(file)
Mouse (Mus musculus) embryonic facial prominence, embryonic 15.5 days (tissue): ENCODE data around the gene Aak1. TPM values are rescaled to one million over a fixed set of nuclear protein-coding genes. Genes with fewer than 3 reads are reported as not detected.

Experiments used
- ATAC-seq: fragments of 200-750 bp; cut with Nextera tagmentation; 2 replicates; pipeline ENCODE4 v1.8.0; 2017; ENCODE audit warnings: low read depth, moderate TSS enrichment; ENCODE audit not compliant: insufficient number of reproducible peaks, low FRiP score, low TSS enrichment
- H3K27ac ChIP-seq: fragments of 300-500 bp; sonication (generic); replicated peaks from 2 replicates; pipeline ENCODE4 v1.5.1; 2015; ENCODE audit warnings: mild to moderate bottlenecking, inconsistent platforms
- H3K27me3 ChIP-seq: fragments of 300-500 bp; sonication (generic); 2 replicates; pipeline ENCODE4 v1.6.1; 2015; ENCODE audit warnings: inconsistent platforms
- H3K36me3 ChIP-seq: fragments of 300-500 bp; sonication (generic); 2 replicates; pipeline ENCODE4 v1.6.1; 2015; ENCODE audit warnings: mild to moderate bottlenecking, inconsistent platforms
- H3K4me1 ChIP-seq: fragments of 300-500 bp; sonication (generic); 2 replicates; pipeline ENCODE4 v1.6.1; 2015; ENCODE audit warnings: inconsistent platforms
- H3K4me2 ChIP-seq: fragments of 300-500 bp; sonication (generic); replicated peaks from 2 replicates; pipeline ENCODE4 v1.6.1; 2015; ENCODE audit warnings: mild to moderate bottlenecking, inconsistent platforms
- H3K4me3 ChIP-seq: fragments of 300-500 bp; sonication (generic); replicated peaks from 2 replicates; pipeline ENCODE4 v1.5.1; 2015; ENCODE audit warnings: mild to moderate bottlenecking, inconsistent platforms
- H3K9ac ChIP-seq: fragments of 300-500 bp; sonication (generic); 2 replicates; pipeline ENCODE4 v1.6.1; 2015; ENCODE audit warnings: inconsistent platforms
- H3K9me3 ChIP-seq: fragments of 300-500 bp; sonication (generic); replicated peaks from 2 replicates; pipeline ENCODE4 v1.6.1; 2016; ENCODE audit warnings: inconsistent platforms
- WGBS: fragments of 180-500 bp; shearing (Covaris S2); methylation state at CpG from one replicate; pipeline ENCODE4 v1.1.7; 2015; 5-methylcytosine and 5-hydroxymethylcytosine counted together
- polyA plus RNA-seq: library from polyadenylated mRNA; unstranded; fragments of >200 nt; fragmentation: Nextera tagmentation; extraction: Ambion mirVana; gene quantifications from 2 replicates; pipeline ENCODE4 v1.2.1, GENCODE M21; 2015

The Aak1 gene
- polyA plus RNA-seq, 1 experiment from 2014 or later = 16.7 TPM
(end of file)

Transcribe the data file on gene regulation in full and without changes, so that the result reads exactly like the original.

Mouse (Mus musculus) embryonic facial prominence, embryonic 15.5 days (tissue): ENCODE data around the gene Aak1. TPM values are rescaled to one million over a fixed set of nuclear protein-coding genes. Genes with fewer than 3 reads are reported as not detected.

Experiments used
- ATAC-seq: fragments of 200-750 bp; cut with Nextera tagmentation; 2 replicates; pipeline ENCODE4 v1.8.0; 2017; ENCODE audit warnings: low read depth, moderate TSS enrichment; ENCODE audit not compliant: insufficient number of reproducible peaks, low FRiP score, low TSS enrichment
- H3K27ac ChIP-seq: fragments of 300-500 bp; sonication (generic); replicated peaks from 2 replicates; pipeline ENCODE4 v1.5.1; 2015; ENCODE audit warnings: mild to moderate bottlenecking, inconsistent platforms
- H3K27me3 ChIP-seq: fragments of 300-500 bp; sonication (generic); 2 replicates; pipeline ENCODE4 v1.6.1; 2015; ENCODE audit warnings: inconsistent platforms
- H3K36me3 ChIP-seq: fragments of 300-500 bp; sonication (generic); 2 replicates; pipeline ENCODE4 v1.6.1; 2015; ENCODE audit warnings: mild to moderate bottlenecking, inconsistent platforms
- H3K4me1 ChIP-seq: fragments of 300-500 bp; sonication (generic); 2 replicates; pipeline ENCODE4 v1.6.1; 2015; ENCODE audit warnings: inconsistent platforms
- H3K4me2 ChIP-seq: fragments of 300-500 bp; sonication (generic); replicated peaks from 2 replicates; pipeline ENCODE4 v1.6.1; 2015; ENCODE audit warnings: mild to moderate bottlenecking, inconsistent platforms
- H3K4me3 ChIP-seq: fragments of 300-500 bp; sonication (generic); replicated peaks from 2 replicates; pipeline ENCODE4 v1.5.1; 2015; ENCODE audit warnings: mild to moderate bottlenecking, inconsistent platforms
- H3K9ac ChIP-seq: fragments of 300-500 bp; sonication (generic); 2 replicates; pipeline ENCODE4 v1.6.1; 2015; ENCODE audit warnings: inconsistent platforms
- H3K9me3 ChIP-seq: fragments of 300-500 bp; sonication (generic); replicated peaks from 2 replicates; pipeline ENCODE4 v1.6.1; 2016; ENCODE audit warnings: inconsistent platforms
- WGBS: fragments of 180-500 bp; shearing (Covaris S2); methylation state at CpG from one replicate; pipeline ENCODE4 v1.1.7; 2015; 5-methylcytosine and 5-hydroxymethylcytosine counted together
- polyA plus RNA-seq: library from polyadenylated mRNA; unstranded; fragments of >200 nt; fragmentation: Nextera tagmentation; extraction: Ambion mirVana; gene quantifications from 2 replicates; pipeline ENCODE4 v1.2.1, GENCODE M21; 2015

The Aak1 gene
- polyA plus RNA-seq, 1 experiment from 2014 or later = 16.7 TPM